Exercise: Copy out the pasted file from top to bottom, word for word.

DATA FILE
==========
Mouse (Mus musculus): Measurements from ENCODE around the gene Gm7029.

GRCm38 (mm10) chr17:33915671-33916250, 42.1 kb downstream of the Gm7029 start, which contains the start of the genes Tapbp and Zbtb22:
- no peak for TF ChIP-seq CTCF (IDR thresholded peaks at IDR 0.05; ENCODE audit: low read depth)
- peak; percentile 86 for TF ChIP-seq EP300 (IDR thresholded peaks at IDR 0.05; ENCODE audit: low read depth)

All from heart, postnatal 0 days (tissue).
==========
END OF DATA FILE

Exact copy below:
Mouse (Mus musculus): Measurements from ENCODE around the gene Gm7029.

GRCm38 (mm10) chr17:33915671-33916250, 42.1 kb downstream of the Gm7029 start, which contains the start of the genes Tapbp and Zbtb22:
- no peak for TF ChIP-seq CTCF (IDR thresholded peaks at IDR 0.05; ENCODE audit: low read depth)
- peak; percentile 86 for TF ChIP-seq EP300 (IDR thresholded peaks at IDR 0.05; ENCODE audit: low read depth)

All from heart, postnatal 0 days (tissue).